With at least four past investigations and one pending, the Dan Markingson case, involving the suicide of a patient during a University of Minnesota drug trial, goes on interminably. It involves the most remarkable, random piling-on I have ever seen — yet it has failed to achieve its apparent goals of disciplining the doctors who conducted the drug trial (they have been repeatedly cleared), while state legislation passed a few years ago already requires desired changes in research procedures. So what’s the point?


With respect to the alleged facts in the case: Just because two things coincide, that does not establish cause and effect. (If I enroll in a drug study, then have a car accident, did the study cause it or was I careless?) A certain number of patients with schizophrenia take their own lives, whether or not they are enrolled in a drug trial. But we will never be certain whether the drug itself played a role in this particular death. The possibility cannot be definitively ruled in or out, regardless of beliefs or innuendoes.

I have an awful hunch that some of those expounding on this case are under the misapprehension that schizophrenia equates with lower I.Q. — that these patients are more easily tricked and that, therefore, they need to be protected from the doctors running such a study. This is so wrong; schizophrenia patients on average have a slightly higher I.Q. than the general population, and most make decisions as wise as yours or mine when their symptoms are adequately addressed. They might be eager — maybe too eager — to find something that will relieve their symptoms, but what patient isn’t? Let’s not assume that these doctors pulled the wool over the subjects’ eyes and led them down the garden path.

In fact, patients with schizophrenia probably have been disappointed by more than one provider or one medication over the years of their illnesses, and because of that, they are more assertive and questioning than you or I might be. I am very grateful for the research that has gone before, and thank both the subjects and doctors who have participated; without them, we would have precious few medications for these devastating illnesses.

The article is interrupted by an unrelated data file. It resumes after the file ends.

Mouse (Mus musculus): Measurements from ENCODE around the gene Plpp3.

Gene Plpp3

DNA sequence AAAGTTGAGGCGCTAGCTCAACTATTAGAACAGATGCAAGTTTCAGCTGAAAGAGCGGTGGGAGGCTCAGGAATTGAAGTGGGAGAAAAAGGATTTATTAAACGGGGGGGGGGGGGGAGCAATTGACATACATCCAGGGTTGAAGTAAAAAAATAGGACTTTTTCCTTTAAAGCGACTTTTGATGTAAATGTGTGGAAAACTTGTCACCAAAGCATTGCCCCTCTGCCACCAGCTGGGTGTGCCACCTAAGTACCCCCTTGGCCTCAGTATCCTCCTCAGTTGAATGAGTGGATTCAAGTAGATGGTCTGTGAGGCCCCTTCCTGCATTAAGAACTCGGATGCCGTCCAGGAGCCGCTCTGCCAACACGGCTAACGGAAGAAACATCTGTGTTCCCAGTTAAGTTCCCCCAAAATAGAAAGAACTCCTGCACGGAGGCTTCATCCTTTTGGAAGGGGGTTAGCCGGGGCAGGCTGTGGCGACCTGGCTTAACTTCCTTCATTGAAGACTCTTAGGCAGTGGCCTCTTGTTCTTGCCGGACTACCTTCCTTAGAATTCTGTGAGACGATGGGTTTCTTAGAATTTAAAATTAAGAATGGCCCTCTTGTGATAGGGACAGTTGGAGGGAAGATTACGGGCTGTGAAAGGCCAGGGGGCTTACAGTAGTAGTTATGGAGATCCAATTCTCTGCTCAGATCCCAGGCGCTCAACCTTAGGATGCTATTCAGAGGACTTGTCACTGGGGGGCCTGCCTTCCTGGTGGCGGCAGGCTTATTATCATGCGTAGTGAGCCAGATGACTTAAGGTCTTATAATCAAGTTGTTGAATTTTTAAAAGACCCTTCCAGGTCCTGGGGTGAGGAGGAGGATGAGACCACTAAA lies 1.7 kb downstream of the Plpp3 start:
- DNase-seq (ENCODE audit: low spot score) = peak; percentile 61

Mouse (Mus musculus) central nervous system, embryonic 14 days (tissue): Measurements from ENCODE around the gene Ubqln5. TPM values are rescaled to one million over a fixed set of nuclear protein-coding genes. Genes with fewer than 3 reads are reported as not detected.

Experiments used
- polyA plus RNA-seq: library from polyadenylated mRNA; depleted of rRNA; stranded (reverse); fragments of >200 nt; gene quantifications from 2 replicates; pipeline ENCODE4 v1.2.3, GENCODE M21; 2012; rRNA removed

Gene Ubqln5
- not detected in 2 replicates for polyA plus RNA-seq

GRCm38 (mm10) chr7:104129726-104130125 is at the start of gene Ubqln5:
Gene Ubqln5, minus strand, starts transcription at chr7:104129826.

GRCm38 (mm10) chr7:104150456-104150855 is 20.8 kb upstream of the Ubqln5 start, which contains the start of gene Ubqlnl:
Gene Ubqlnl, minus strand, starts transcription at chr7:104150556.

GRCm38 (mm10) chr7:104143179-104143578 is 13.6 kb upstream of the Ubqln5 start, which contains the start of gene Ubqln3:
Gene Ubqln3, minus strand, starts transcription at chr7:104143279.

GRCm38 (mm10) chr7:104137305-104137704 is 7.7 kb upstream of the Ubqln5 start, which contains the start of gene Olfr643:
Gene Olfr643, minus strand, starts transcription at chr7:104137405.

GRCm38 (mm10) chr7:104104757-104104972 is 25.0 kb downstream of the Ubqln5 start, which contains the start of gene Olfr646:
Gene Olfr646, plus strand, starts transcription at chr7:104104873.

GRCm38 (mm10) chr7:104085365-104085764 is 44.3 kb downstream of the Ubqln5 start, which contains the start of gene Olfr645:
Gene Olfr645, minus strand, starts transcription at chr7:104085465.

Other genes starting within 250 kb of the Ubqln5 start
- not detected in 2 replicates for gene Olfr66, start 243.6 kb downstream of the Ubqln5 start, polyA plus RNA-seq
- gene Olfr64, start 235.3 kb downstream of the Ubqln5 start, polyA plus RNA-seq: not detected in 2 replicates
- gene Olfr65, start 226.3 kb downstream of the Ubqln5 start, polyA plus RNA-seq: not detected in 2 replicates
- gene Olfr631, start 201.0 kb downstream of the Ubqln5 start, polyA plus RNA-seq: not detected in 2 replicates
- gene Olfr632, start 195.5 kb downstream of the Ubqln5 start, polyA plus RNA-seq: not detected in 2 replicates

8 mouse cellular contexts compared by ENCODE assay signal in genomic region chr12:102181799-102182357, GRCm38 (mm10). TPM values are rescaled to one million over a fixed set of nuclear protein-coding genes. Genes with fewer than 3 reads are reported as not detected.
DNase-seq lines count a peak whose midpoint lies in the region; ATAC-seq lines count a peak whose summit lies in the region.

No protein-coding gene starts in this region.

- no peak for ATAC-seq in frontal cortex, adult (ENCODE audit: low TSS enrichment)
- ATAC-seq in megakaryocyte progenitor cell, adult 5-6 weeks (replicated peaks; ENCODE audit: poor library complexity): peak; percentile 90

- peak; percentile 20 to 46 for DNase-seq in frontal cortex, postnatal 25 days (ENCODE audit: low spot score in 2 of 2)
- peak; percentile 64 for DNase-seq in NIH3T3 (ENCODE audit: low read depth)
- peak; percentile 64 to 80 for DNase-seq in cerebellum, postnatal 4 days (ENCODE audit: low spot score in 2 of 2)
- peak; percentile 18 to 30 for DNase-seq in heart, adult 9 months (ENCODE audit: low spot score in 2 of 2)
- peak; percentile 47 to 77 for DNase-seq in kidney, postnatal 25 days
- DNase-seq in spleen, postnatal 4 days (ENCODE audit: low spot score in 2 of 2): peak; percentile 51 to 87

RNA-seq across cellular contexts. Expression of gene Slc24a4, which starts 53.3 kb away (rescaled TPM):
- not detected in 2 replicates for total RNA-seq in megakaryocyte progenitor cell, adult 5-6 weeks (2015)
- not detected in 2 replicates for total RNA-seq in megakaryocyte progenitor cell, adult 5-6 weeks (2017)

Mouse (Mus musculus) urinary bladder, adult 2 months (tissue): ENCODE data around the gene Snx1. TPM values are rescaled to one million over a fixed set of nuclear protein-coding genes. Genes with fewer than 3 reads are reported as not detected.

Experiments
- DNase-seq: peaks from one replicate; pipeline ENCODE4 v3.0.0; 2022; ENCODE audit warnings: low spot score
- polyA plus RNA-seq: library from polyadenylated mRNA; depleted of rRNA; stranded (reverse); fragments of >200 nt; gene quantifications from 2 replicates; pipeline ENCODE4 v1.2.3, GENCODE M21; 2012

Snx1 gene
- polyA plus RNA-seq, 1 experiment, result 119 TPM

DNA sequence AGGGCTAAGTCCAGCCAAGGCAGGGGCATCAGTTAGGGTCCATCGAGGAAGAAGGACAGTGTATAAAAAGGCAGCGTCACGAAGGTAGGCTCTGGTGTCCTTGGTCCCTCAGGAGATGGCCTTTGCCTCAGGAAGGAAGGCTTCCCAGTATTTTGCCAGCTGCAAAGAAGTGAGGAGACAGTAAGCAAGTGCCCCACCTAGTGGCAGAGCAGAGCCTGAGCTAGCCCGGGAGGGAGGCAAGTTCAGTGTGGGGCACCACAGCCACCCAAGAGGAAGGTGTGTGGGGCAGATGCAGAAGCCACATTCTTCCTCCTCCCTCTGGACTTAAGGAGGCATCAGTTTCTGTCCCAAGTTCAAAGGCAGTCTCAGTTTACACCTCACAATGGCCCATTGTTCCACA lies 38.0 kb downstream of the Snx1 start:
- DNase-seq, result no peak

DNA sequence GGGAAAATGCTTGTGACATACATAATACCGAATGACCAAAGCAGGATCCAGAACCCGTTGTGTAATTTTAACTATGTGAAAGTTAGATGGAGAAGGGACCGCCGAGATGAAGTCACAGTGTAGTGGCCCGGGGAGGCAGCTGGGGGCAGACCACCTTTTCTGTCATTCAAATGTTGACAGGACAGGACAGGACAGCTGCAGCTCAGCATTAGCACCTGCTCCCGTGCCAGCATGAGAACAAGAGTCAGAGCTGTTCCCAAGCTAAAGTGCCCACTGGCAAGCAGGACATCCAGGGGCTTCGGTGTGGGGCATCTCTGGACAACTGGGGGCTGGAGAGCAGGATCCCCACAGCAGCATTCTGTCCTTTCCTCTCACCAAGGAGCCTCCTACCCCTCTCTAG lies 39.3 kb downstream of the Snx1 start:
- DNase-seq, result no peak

My son, now 37, has schizophrenia, and Dr. Olson, one of the doctors conducting the study being investigated, is my son’s psychiatrist. He has treated my son with the greatest respect; has asked probing questions, listening to the answers intently; has honored his intelligence; has explained exhaustively what he is recommending, and has generally bored me nearly to tears with his thoroughness (but I wouldn’t want it any other way). His care has helped immensely, and each time I sat in on a psychiatric appointment (with my son’s permission), maybe five or six times in 10 years, his deep caring was always evident.

Nothing of these doctors’ hard-earned reputations or grateful patients’ stories comes through in the media. What does appear resembles the drumbeat of a high-tech lynching (to employ a phrase from the 1990s). It may not be criminal guilt that is being determined, but it looks like guilt just the same, and it can destroy or badly cripple a professional career. It is unseemly for well-educated laypeople to be engaging in this. Some seem to have forgotten much of what they knew about critical thinking, and even about the concept of being “innocent until proven guilty.” We used to believe in allowing the authorities to do their investigating without outside interference, but now everybody’s an expert because they saw one on TV.

We shouldn’t take everything we hear as fact. Question, question, question. Ask: Does this make sense on the face of it? Ask whether the death might have had another cause, such as a bad experience, or this patient simply losing hope. Ask also: What were these doctors’ reputations before this trial in the press began? Had their methods or ethics ever been questioned before? Were they hard up for money, or were they already well-compensated? Would you, the reader, have sold your integrity for the fee these doctors were being paid? Had the young man attempted suicide before? How many times? And were those what the profession calls “serious attempts?” There are many more such questions.

In ordinary legal proceedings, only “one bite at the apple” is allowed, i.e., one trial. If you lose, that’s it. Why should this situation be so utterly different? Who shall define the end — our legislative auditor (the latest authority persuaded to step in)? The courts? Some other entity? We seem to be slogging along with no end in sight. And let us not forget that the doctors are human beings, also. The pattern of attacks on them is deeply troubling: Each time another investigation clears them of ethical wrongdoing, another investigation is demanded. To whomever is pushing this: How much is enough?

Fellow citizens, give it a rest, please, and let the real experts do their jobs. Then honor their expertise, and accept the results.


Mary McLeod, of St. Paul, is a retired attorney.